Kashi Vishwanath: Gyanvapi Case Extented Stay By Allahabad Highcourt Till 31 October


The Allahabad High Court extended the stay till October 31 on a court order directing the Archaeological Survey of India to conduct a survey at the Kashi Vishwanath temple-Gyanvapi mosque complex Varanasi.

The Allahabad High Court on Wednesday extended the stay till October 31 on a Varanasi court order directing the Archaeological Survey of India to conduct a survey at the Kashi Vishwanath temple-Gyanvapi mosque complex and further proceedings in this case.

Justice Prakash Padia, after hearing the parties concerned, fixed October 18 as the next date of hearing in the case.

On August 30, the high court had extended the interim stay till September 30 on the Varanasi court’s order dated April 8, 2021.

The Anjuman Intezamia Masjid, the Gyanvapi mosque management committee of Varanasi, had filed a petition challenging the maintainability of an original suit filed in 1991 in the Varanasi district court.

The original suit sought restoration of the ancient Kashi Vishwanath Temple at the site where the Gyanvapi Mosque currently stands. The petitioners claimed in the suit that the mosque is a part of the temple.

On September 12, Justice Padia also directed the director general, ASI, to file his personal affidavit in the case within 10 days as the counter affidavit filed by ASI was very sketchy and the matter was of national importance.

Pursuant to the order dated September 12, an affidavit was filed by Abinash Mohanty, Superintending Archaeologist, ASI Varanasi, along with an application for exemption as the director general was unfit and not in position to file his personal affidavit.

However, the court observed, “Since the matter is of national importance and fact that the suit is pending before the trial court since 1991, this court hopes and trusts that the  Director General, ASI, New Delhi will comply with the order dated September 12, 2022, in its letter and spirit on or before the next date fixed in the matter.

When Did The Legal Despute Began?

The Gyanvapi mosque-Kashi Vishwanath dispute first reached the courts in 1991, when a petition sought the removal of the mosque from the site and the transfer of possession of the land to the Hindu community.

The petitioners, which included the Kashi Vishwanath Mandir Trust, claimed that Maharaja Vikramaditya had built the temple more than 2,000 years ago and that the mosque was only constructed in 1664 after Mughal ruler Aurangzeb ordered the demolition of the temple.

The petitioners alleged that the Gyanvapi mosque was built on a portion of the land using the ruins of the temple, saying that remains of the old temple could still be seen adjacent to the mosque.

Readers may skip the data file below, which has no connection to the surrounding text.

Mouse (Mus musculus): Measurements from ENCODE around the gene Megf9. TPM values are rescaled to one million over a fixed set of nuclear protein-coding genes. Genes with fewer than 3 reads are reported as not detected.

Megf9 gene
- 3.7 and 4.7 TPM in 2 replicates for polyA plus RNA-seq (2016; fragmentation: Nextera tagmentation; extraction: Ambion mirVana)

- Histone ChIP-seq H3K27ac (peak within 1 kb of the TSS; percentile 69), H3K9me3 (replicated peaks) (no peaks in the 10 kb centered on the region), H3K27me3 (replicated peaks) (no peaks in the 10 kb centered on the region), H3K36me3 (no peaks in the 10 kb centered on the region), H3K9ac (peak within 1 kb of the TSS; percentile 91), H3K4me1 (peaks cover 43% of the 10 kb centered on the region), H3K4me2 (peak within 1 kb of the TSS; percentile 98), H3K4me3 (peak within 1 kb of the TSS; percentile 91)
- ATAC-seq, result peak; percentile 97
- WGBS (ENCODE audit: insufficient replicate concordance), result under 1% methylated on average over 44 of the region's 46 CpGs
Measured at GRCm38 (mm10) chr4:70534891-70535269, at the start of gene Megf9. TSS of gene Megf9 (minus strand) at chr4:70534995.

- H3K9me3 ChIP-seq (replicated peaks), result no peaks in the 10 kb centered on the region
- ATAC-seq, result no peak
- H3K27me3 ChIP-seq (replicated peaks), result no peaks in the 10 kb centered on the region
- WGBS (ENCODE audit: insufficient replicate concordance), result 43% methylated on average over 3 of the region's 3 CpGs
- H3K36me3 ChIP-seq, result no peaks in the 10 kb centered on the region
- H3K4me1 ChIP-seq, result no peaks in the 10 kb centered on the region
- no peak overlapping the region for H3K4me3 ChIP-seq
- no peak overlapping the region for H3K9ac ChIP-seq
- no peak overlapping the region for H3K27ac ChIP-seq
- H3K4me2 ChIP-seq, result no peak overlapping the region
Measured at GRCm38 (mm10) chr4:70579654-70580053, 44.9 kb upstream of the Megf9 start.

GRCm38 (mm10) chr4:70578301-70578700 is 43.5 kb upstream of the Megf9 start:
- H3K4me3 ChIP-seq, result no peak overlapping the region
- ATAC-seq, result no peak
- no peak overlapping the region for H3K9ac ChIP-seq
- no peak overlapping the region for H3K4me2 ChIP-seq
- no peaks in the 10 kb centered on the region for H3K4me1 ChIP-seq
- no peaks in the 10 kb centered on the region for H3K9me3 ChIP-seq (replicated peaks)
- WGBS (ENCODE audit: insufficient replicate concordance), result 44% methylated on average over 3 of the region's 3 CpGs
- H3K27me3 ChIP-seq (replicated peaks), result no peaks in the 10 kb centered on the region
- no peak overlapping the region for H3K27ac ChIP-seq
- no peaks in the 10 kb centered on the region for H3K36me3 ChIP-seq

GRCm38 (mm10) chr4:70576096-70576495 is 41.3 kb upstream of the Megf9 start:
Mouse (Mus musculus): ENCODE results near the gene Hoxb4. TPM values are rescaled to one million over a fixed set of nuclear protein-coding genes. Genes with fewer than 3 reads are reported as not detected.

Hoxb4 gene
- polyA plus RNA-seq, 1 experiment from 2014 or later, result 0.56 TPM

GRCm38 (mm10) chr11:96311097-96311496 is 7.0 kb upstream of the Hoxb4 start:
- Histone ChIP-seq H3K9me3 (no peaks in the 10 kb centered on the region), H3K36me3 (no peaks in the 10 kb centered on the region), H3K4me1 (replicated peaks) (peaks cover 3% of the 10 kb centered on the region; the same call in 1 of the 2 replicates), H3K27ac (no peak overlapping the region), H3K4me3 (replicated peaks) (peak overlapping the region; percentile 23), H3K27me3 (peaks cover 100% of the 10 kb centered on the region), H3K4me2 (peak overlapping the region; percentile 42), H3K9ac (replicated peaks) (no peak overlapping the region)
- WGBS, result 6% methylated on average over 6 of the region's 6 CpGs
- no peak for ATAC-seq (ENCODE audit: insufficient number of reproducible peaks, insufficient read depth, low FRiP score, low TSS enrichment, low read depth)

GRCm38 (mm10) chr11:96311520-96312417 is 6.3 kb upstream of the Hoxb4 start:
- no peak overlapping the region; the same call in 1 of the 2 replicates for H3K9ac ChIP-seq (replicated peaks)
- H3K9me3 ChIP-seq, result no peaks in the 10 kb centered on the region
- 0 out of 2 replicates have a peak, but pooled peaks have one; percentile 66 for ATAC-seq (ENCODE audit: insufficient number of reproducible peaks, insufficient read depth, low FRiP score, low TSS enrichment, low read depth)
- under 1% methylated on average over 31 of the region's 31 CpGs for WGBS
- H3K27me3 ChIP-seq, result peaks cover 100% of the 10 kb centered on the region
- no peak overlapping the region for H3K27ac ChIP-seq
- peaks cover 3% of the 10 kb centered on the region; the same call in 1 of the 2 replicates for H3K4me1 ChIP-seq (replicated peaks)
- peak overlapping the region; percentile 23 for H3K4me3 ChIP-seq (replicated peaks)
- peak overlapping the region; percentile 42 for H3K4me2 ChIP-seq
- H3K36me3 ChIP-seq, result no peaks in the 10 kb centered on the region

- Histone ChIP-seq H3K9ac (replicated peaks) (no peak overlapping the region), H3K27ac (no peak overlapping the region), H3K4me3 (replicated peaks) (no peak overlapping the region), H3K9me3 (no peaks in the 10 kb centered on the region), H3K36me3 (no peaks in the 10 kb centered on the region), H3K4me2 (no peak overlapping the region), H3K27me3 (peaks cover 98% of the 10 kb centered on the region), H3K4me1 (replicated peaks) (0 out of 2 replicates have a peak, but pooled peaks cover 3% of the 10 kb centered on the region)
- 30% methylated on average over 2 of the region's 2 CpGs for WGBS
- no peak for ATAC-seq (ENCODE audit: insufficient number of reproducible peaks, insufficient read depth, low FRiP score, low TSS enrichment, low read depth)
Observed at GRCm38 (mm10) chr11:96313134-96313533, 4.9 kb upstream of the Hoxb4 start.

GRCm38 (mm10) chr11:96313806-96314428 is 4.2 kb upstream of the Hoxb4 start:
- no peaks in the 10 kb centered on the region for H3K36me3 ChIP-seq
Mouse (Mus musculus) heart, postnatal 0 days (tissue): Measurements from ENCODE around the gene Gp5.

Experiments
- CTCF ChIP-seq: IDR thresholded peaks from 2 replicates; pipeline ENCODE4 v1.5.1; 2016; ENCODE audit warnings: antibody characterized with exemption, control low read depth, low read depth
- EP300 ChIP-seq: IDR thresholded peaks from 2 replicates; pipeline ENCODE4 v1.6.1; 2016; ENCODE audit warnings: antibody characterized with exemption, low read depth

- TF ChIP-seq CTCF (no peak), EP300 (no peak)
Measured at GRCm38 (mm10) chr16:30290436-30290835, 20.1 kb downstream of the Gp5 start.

The legal suit coincided with the peak of the Ram Janmabhoomi-Babri Masjid issue in Ayodhya. Interestingly, the Kashi Vishwanath-Gyanvapi mosque complex featured as one of the three religious sites the Vishwa Hindu Parishad (VHP) wanted to “liberate” during the Ram Janmabhoomi movement, along with Ayodhya’s Babri Masjid and the Shahi Idgah in Mathura.

What Does The History says About Gyanvapi Mosque?

The Kashi Khanda of the Skanda Purana narrates a fascinating tale about the origin of the ‘Well of Wisdom’—Gyanvapi. According to the Puranic texts, dating back to the 5th-13th centuries CE, Ishan—a form of Shiva—had himself dug the well to cool the lingam of Vishveshvara (Vishwanath) with water. This event is said to have taken place at a time when there was no water on earth.

The water that bursts out from the well is said to be the liquid form of gyana (wisdom); enlightening wisdom, to be precise. Hence the name Gyanavapi, now commonly ref­erred to as Gyanvapi.

The ancient text tells us that the sacred well was dug in Kashi long before the river Ganga came to Earth. Considered to be the most sacred water pool on Earth, the Gyanvapi well is also called the Shivatirtha, Gyanodatirtha, Tarakatirtha and Mokshatirtha. Two chapters of the Kashi Khanda are dedicated entirely to eulogise Gyanvapi and its power to drive away evil spirits and cleanse the sins of devotees.

Will Gyanvapi Set Off Another Ayodhya In India?

 As the campaign to remove the Gyanvapi mosque in Varanasi gains momentum, another Ayodhya looms large over India.

It’s understandable for a civilization to carry a wound. It may be real or imagined but, unless it’s politically manipulated, it needs to be respected and addressed. Such wounds may exist beyond the letter of the Constitution, and yet a mature civilization is expected to acknowledge and resolve them.

But if one thought that the Ram temple would assuage the injured Hindu pride, it’s not to be. No other than Atal Bihari Vajpayee had once emphatically said: “Kashi and Mathura are not on our agenda, they will never be…when we are saying that it’s not on our agenda, you need to trust us…hum Ayodhya ki punaravritti nahin hone denge, yah hum bilkul saaf baat kahna chahte hain. (We will not let another Ayodhya happen. We want to state it clearly).


Neha Mishra
Neha Mishra
Content producer at Asiana times.





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